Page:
Defense Minister Taro Kono told China’s ambassador to Japan, Kong Xuanyou, his country should refrain from military activities around disputed East China Sea islands that are controlled by Tokyo but claimed by Beijing.
The Defense Ministry did not disclose the Chinese ambassador’s response to the demand. The meeting took place at the ministry office at the request of the Chinese side.
Kono expressed strong concern over China’s actions near the Japanese-controlled Senkaku Islands, known as the Diaoyu in China, and in the contested South China Sea during a 40-minute meeting at the Defense Ministry on Tuesday. The meeting came after Japan last month accused Chinese government ships of repeated intrusions into its territorial waters around the islands.
Earlier this month, Kono put Beijing on notice, saying that the Self-Defense Forces will respond if Chinese government vessels continue to intensify their activities around the Senkakus.
“The SDF will act firmly when necessary while joining hands with the Japan Coast Guard,” he said at an Aug. 4 news conference.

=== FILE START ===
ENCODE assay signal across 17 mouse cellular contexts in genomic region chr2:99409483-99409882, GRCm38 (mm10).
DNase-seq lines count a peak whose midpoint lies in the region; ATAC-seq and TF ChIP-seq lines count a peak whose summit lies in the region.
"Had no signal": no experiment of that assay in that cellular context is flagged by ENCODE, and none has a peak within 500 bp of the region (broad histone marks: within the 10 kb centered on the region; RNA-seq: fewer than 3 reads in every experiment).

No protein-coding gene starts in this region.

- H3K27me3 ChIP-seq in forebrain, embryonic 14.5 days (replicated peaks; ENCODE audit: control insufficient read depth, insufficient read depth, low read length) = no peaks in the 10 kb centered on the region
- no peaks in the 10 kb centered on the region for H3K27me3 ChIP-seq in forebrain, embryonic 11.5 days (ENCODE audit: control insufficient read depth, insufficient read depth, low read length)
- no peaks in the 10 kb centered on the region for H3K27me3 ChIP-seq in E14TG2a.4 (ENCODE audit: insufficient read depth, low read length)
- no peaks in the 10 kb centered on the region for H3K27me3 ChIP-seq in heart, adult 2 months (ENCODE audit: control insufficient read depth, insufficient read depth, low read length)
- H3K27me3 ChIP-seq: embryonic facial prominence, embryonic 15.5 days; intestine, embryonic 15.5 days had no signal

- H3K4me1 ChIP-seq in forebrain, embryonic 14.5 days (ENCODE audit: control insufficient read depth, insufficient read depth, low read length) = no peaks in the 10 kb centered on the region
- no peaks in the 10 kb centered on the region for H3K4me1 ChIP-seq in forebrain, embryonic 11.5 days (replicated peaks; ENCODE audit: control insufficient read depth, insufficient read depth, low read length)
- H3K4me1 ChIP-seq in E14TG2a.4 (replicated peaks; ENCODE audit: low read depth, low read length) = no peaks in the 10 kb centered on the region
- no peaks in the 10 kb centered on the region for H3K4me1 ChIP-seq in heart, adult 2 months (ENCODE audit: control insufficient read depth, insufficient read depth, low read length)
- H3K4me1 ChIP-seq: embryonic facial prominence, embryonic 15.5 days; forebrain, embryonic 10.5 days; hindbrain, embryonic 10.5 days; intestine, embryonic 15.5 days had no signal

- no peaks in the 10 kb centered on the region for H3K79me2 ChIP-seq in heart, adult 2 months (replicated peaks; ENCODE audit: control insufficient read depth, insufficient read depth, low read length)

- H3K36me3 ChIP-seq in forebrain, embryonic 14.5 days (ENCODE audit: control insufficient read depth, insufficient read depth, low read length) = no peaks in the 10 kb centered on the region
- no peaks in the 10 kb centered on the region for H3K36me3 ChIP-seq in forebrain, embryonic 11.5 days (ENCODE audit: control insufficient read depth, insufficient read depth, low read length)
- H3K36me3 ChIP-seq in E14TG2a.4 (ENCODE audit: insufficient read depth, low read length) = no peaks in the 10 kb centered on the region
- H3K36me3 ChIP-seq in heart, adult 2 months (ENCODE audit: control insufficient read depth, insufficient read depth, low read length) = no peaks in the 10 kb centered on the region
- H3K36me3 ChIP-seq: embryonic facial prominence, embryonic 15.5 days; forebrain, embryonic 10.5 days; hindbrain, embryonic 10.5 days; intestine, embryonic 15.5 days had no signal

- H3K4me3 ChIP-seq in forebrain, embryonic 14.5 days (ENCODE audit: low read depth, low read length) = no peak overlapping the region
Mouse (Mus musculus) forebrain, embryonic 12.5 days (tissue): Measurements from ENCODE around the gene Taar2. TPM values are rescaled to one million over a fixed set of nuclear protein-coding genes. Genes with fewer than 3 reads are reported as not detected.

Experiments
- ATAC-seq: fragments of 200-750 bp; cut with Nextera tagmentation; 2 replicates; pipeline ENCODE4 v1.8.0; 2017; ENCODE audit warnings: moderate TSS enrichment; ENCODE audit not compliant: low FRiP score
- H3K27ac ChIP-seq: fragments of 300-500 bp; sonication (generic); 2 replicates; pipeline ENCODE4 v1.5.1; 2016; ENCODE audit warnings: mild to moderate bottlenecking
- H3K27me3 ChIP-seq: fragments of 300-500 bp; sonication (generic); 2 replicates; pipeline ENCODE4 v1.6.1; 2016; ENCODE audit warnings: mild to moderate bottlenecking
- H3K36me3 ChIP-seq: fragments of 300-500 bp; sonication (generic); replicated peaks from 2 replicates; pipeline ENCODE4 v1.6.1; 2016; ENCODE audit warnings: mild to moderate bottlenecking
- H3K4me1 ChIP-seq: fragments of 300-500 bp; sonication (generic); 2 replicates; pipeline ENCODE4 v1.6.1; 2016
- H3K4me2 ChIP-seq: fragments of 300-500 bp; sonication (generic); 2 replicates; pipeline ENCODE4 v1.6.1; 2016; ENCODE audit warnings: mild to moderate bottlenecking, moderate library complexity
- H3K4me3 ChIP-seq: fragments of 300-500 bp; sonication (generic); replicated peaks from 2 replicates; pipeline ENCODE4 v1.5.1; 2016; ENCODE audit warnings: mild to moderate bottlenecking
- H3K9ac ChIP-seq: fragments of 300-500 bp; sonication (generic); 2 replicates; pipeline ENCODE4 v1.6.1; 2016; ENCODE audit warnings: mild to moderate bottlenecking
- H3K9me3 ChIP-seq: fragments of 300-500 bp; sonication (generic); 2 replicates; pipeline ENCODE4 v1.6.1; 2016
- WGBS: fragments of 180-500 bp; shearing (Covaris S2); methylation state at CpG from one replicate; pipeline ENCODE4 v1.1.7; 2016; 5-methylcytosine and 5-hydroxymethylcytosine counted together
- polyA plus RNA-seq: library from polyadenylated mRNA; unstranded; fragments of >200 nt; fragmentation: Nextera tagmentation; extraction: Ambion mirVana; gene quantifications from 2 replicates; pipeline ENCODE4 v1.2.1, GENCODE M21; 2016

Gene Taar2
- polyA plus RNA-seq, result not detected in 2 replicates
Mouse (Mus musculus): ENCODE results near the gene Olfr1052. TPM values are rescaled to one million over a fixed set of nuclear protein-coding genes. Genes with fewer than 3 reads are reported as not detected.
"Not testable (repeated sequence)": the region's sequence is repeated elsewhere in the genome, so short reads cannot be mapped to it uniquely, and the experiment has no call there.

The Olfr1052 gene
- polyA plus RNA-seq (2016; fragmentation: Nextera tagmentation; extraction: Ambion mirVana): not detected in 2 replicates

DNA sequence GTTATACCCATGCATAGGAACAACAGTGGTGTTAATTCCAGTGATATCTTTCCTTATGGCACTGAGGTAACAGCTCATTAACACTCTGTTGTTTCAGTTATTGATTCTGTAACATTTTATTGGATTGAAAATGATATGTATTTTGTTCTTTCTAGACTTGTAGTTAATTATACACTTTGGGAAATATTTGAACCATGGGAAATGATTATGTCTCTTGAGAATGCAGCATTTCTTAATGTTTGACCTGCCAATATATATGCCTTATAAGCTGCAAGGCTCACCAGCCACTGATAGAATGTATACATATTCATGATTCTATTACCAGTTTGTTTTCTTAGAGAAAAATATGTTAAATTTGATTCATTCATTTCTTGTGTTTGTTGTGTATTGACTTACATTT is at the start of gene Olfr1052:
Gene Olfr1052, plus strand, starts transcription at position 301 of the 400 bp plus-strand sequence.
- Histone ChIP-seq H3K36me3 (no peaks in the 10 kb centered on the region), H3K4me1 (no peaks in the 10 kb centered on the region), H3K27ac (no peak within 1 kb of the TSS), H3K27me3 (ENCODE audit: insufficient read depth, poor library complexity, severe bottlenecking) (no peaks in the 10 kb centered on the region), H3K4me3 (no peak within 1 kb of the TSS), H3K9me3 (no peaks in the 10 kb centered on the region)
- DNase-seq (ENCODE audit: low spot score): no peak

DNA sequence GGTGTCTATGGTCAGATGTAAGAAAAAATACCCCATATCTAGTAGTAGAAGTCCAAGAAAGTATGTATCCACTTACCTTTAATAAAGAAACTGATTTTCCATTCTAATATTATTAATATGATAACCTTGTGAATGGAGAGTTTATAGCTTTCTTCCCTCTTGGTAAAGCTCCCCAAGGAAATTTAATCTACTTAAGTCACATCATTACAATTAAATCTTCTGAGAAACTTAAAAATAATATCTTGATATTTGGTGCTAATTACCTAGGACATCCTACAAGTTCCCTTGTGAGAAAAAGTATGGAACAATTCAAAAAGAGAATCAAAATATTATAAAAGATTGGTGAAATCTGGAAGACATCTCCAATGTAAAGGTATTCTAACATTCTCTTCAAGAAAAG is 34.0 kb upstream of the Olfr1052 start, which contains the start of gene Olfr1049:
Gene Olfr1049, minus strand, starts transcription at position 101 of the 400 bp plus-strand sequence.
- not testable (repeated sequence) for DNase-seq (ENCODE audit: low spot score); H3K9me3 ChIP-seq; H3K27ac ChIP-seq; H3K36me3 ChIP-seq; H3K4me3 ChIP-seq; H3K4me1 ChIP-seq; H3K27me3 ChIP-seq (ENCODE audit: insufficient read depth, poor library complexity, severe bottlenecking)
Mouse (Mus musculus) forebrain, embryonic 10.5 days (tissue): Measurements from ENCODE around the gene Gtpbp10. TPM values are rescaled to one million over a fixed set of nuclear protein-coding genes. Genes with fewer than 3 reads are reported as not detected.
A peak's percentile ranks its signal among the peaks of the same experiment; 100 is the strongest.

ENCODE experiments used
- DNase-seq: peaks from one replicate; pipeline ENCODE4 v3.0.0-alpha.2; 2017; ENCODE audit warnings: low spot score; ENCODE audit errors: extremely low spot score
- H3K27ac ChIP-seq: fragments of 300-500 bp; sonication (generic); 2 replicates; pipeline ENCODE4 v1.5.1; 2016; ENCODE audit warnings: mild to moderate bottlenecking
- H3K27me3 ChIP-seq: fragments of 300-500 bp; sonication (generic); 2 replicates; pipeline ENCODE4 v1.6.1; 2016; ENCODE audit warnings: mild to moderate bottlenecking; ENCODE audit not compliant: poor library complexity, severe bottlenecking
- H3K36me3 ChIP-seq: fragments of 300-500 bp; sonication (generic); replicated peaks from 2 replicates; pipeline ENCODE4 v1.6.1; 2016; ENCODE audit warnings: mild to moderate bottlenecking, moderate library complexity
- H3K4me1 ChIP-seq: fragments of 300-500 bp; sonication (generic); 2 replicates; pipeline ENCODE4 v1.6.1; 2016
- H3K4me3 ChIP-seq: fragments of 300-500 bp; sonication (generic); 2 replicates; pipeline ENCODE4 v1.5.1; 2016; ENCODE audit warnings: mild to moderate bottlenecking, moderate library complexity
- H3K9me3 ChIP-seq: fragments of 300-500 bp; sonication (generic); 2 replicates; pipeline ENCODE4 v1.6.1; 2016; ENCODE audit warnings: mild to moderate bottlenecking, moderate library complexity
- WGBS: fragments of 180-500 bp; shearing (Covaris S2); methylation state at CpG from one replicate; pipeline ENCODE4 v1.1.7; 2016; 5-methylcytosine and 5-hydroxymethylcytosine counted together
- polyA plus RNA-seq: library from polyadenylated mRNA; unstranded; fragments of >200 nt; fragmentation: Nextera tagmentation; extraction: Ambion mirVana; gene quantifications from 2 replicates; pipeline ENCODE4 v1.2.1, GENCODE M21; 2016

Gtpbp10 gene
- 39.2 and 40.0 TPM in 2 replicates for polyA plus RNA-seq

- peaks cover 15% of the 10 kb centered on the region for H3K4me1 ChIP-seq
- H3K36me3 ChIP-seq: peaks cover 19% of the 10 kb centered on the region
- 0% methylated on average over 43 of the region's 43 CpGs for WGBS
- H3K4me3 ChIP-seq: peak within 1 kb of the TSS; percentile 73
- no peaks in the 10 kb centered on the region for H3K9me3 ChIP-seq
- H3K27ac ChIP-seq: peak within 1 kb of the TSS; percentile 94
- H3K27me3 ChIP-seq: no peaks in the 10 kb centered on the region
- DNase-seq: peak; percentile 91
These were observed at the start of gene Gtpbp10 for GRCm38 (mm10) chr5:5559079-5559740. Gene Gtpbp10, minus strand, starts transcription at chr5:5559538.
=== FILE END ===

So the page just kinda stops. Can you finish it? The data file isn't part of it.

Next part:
China said last month the islets were Chinese territory and it had the right to conduct law enforcement activities in the area.
Concern is growing in Japan that the end of a China-established suspension of fishing in areas of the East China Sea near the islands on Sunday will bring an inordinate number of government and fishing vessels into or near the area.
But local Chinese authorities facing the East China Sea have reportedly instructed fishermen not to approach the Senkakus, part of an apparent push to ease tensions with Japan.
On Monday, more than 60 lawmakers from the Liberal Democratic Party established a study group aimed at bolstering Japan’s control of the Senkakus and surrounding waters in the East China Sea.
At the group’s first meeting, Tomomi Inada, the LDP’s acting secretary-general and a former defense minister who leads the group, said China’s escalating assertiveness is threatening Japan’s administration of the islands.
She called for legislation that would oblige the government to resume conducting research missions on the islands’ ecosystem and marine resources after a decadeslong hiatus.
The last large-scale survey led by the Japanese government was undertaken in 1979.
A former government official who led the 1979 survey of the islands said in the meeting that building a heliport or a lighthouse as an initial step to enhance Japan’s effective control is technically possible.
But setting up a harbor or a refuge for fishermen as requested by residents of nearby islands would be difficult, as there are no suitable areas on the islands, the official said.